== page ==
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Lecture 8

KINE 1P93 Lecture Notes - Lecture 8: Ralph Waldo Emerson, Henry David Thoreau, Mahatma Gandhi


Department
Physical Education and Kinesiology
Course Code
KINE 1P93
Professor
Nancy R Francis
Lecture
8

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KINE 1P93 Notes for ‘Embodiment’, ‘Lived Body’ and Origins of thinking about the body
We need privilege to be able to even consider our “body issues”
Dualism: thinking that the person is divided into mind and body
Monism: the person is a whole comprised of a myriad of aspects (not ‘parts’) as we are ONE.
1800s- Philosophical positions were developed because
US starting to populate into cities
Emphasis on materialism
‘easier life’ enabled the body to be a point of focus (eg. Fitness, clothes, self-
presentation)
Transcendentalism- “Godlike nature of the human spirit” “rugged individualism”
Ralph Waldo Emerson, Henry David Thoreau were ‘naturalists’, Ghandi, Martin Luther
King subscribed to his philosophies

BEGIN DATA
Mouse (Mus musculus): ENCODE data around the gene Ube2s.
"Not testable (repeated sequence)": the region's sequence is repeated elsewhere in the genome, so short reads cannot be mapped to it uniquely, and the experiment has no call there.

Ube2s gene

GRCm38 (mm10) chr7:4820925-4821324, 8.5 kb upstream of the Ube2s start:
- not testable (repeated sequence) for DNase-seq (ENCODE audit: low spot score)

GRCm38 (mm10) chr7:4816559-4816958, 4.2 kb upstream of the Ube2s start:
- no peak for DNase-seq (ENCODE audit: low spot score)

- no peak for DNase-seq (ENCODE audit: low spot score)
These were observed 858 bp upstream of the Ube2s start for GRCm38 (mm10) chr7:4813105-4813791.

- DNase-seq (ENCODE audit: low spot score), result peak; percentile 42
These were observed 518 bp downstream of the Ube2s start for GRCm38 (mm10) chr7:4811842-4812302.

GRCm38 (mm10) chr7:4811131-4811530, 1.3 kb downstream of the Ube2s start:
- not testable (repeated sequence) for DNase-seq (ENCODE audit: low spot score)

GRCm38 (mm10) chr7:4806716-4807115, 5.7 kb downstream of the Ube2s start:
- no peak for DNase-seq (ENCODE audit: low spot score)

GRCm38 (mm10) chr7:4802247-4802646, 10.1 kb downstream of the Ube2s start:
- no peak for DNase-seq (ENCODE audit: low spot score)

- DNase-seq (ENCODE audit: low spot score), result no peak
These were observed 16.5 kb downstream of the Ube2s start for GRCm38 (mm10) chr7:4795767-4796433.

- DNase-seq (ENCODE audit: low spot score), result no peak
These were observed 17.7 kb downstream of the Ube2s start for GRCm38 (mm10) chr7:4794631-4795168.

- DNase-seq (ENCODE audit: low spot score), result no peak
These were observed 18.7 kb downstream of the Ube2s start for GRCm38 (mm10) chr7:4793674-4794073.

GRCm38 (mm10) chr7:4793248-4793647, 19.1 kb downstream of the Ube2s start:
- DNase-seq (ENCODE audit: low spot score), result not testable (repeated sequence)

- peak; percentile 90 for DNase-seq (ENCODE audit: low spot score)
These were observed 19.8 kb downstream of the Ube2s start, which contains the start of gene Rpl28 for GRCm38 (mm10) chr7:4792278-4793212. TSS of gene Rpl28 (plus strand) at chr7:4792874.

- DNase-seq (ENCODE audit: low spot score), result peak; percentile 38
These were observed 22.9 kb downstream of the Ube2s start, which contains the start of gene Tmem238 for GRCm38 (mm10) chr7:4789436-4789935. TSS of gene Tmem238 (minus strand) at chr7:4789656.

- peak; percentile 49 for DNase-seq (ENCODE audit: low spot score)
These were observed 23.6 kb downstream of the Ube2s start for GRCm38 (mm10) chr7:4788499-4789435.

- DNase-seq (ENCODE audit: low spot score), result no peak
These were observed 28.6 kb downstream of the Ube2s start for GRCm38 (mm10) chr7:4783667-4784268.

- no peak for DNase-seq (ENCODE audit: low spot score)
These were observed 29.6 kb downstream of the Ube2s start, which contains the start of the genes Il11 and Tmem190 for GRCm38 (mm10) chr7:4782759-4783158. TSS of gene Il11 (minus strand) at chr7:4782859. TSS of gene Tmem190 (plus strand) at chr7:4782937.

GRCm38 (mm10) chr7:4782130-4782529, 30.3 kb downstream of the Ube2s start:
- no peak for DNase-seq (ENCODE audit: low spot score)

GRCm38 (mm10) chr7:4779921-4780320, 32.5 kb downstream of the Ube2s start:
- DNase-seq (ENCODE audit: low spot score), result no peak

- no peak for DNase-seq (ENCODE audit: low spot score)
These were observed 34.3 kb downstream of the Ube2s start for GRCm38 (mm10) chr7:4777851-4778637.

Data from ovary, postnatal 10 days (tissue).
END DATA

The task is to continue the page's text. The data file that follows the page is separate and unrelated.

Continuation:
Pragmatism- Currently thought of today as ‘take the best of each’ (eg. “I am pragmatist as a
Catholic; I respect the Pope but I use birth control.”) Not a purist.
Two intentions:
1) determine difference between philosophies and
2) develop a practical way to deal with social unrest
Eg. Charles Darwin (who wrote “Origin of the Species”)
Muscular Christianity- Physical strength + power = moral character
Sport= being a good Christian.
Body= Temple that houses the soul
Team games promote moral character and patriotism
Nature and religion are still linked
Muscular Christianity gave colleges/ universities visibility
Embodiment is defined as: “We perceive the world through our bodies; we are embodied
subjects, involved in existence” (Merleau Ponty, Phenomenology of Perception
Our responses to our environment is enhanced by our uniqueness.
We may perceive a simple statement or experience differently due to our gender, race,
class, skin colour, culture, intellect, personality, education, birth order, beliefs
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